My First Field Season at Stone Lab – Noel Schmitz

Over the summer, I completed my first field season for my thesis research at the OSU F.T. Stone Laboratory in Put-In-Bay. My research focused on the combined effects of hypoxia and temperature on the predator-prey interactions between Smallmouth Bass and invasive Round Goby in Lake Erie. I was super excited to finally begin the interaction experiments I started planning in the summer of 2021 with my advisors, Dr. Suzanne Gray and Dr. Lauren Pintor. I arrived to Stone Lab in mid-May of 2022 and to say I was surprised when I saw all the tourists would be an understatement. However, it was fun to see the town bustling with people and having them visit the Aquatic Visitors Center next door to Stone Lab.

I began my research by organizing and setting up my holding tanks in the wet lab. Then I was able to do the fun part: collect fish. We captured Smallmouth Bass via boat electrofishing, which was so cool to see all the huge bass surface in the bay. We also saw Longnose Gar and Bowfin surface. We went seining to capture Round Gobies, but we weren’t very successful in capturing them via this method. However, we did catch one Tubenose Goby, which was neat to see but that means their numbers are increasing in Lake Erie. We decided to pivot from seining and try old school fishing, and we caught a ton of gobies very quickly off the dock in front of the Aquatic Visitors Center. Some of the gobies people caught were much bigger than I thought possible. I didn’t think they grew much bigger than 5-6 inches, but they definitely do. I also learned that Smallmouth Bass love to eat mayflies, so when the mayflies started to emerge, we would catch some and feed them to the bass in the holding tanks. It was fun to see them jump out of the water to eat the mayflies. The best part was starting my trials and watching the bass search for the gobies. Some of the bass were very aggressive and would actually push the rocks around. However, the very aggressive bass gave us some issues and would try to jump out of the tank, so we had to improvise and cover it when the trial wasn’t active.

Despite all the work I had to do, I was still able to enjoy myself and have fun with the other students and staff on the island, which made the experience even better. I was able to play on the island softball team, visit Middle Bass Island and eat the best pizza, have bonfires, join the downtown festivities, and catch a personal best Smallmouth Bass. I have to give partial credit to my boyfriend in catching the bass because he is an avid fisherman and helped me land it. One thing I have definitely missed is watching the sunsets from Peach Point — they are absolutely gorgeous! All in all, it was so much fun to be able to spend the summer at Stone Lab while conducting my research. To say the least, I am definitely looking forward to going back this coming summer. Thank you to everyone who had a hand in making my first field season a success!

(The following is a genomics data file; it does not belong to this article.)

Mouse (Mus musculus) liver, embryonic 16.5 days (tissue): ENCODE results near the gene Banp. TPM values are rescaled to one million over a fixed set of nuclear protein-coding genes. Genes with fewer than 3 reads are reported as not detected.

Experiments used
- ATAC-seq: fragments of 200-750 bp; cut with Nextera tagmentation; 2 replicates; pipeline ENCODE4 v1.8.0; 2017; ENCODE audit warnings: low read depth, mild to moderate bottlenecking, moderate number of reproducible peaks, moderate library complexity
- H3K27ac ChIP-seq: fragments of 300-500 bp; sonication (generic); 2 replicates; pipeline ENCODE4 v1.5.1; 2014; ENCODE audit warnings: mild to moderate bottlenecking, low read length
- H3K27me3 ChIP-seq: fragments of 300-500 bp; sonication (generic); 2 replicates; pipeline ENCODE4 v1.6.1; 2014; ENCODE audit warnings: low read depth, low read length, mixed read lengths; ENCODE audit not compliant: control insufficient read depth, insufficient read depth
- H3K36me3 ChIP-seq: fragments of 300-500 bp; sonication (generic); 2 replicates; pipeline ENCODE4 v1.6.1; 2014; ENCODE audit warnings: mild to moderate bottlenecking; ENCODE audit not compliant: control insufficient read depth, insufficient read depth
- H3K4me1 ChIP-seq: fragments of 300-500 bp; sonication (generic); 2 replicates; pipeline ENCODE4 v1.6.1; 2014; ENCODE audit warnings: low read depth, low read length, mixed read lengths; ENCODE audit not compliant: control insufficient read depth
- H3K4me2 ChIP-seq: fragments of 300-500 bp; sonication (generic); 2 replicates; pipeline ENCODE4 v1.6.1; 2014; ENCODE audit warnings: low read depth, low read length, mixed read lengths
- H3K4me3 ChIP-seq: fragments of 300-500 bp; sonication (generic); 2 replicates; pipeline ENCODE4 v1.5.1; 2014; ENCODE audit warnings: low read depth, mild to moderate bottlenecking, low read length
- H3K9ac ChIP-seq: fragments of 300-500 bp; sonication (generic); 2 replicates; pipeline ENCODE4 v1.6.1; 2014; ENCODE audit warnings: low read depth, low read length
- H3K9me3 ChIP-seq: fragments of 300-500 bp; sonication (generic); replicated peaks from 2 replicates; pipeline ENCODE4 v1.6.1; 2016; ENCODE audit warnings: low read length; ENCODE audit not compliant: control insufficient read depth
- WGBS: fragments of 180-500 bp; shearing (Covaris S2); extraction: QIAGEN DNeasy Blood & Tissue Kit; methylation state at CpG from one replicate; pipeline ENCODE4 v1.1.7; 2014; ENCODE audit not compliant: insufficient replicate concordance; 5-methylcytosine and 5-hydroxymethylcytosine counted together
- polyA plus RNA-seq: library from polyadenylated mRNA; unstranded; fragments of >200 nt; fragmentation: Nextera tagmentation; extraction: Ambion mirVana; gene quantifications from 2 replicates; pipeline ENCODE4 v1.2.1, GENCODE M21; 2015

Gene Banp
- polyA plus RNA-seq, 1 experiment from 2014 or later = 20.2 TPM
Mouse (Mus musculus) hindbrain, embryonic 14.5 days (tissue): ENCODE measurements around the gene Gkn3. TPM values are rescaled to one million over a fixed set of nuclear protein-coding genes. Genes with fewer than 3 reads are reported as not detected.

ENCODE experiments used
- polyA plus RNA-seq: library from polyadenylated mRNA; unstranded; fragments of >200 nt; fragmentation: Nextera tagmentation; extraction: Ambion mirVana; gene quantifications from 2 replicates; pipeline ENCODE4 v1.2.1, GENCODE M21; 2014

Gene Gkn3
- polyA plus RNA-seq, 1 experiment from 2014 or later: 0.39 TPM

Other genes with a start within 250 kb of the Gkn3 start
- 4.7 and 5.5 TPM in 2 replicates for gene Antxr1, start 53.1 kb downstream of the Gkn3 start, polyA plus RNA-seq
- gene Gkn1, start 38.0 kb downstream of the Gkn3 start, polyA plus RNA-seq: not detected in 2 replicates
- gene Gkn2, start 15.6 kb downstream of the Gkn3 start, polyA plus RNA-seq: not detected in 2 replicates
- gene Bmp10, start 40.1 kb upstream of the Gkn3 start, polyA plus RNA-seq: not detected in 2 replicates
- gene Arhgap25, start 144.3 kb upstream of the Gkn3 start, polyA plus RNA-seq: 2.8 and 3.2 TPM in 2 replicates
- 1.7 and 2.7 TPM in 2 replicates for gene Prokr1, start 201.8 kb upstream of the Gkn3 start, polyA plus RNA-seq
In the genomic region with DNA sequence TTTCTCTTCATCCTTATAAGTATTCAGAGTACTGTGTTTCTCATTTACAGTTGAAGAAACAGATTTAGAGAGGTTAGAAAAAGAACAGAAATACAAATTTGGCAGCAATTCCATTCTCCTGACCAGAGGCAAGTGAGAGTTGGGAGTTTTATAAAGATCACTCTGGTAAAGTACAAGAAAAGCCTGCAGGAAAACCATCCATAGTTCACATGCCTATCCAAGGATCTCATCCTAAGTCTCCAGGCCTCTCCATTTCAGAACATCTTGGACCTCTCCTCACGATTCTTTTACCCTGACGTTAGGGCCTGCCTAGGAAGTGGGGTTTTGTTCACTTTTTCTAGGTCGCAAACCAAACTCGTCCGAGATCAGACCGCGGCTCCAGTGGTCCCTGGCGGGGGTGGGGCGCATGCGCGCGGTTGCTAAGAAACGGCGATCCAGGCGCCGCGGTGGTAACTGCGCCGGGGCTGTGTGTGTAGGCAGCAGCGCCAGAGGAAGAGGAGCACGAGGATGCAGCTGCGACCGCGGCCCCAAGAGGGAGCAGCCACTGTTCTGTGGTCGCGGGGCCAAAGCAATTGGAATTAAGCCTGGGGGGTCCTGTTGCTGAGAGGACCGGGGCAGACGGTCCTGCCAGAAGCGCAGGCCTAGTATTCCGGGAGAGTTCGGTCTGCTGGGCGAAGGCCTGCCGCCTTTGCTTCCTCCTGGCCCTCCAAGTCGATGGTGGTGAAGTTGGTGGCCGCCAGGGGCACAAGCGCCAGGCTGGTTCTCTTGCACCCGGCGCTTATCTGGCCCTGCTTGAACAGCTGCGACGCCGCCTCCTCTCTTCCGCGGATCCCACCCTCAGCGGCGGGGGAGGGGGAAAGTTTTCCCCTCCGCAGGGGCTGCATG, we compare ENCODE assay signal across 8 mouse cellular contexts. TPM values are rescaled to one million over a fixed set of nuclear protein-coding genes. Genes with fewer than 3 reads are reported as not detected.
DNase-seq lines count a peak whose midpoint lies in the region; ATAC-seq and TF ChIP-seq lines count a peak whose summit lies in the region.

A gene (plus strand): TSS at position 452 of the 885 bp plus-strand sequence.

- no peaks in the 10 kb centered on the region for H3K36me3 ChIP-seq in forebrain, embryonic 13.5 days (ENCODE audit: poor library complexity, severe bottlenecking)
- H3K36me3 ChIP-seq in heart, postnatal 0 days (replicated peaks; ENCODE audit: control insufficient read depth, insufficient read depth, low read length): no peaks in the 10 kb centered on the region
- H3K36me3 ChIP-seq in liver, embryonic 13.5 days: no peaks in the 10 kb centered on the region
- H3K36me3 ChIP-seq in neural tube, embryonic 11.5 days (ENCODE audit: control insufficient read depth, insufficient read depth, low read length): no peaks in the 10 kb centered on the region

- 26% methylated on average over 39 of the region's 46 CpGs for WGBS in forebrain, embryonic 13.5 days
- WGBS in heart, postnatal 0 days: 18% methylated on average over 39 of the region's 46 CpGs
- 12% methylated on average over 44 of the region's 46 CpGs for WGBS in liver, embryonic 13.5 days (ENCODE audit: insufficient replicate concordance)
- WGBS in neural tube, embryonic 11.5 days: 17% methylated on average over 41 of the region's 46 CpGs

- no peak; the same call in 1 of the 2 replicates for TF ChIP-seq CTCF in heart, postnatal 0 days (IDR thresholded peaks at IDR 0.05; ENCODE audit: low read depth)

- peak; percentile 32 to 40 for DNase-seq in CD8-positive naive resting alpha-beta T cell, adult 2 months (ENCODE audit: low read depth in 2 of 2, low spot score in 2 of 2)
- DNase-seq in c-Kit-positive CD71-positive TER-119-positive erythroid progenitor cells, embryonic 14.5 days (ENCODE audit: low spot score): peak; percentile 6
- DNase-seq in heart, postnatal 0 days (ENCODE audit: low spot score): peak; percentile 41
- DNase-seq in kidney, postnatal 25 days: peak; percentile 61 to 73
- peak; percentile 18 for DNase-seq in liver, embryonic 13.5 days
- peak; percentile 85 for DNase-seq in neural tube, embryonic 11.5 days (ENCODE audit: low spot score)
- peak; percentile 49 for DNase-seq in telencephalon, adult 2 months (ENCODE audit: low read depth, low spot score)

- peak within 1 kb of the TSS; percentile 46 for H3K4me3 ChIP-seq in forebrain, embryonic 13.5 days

2022 Highlights from The Gray Lab

With 2023 off to a great start, we wanted to look back on 2022. Here is a highlight from everyone for this past year!

Bethany: I ran my first 50k and am in the final stages of writing up my dissertation!

Jai: I passed my candidacy exams and got to start 2023 out hiking!

Noel: I completed my first field season at Stone Lab for my master’s research!

Victoria: I started my master’s this past fall, and am currently planning a project investigating how ALAN acts on the tradeoff between foraging and predator avoidance.

Amber: I had the chance to spend a lot of time outside doing field work for multiple classes!

Alex: Spending my summer at Stone Lab and getting involved with research.

Mike: I spent the summer working at Stone Lab assisting Noel in her smallmouth bass research and conducting a pilot study for my own research this upcoming summer.

Sarah Grace: Looking forward to starting Honors thesis project in 2023.

A moment captured from ENR 5350.02 Taxonomy and Behavior of Fish this past year (taught by our very own Dr. Gray)!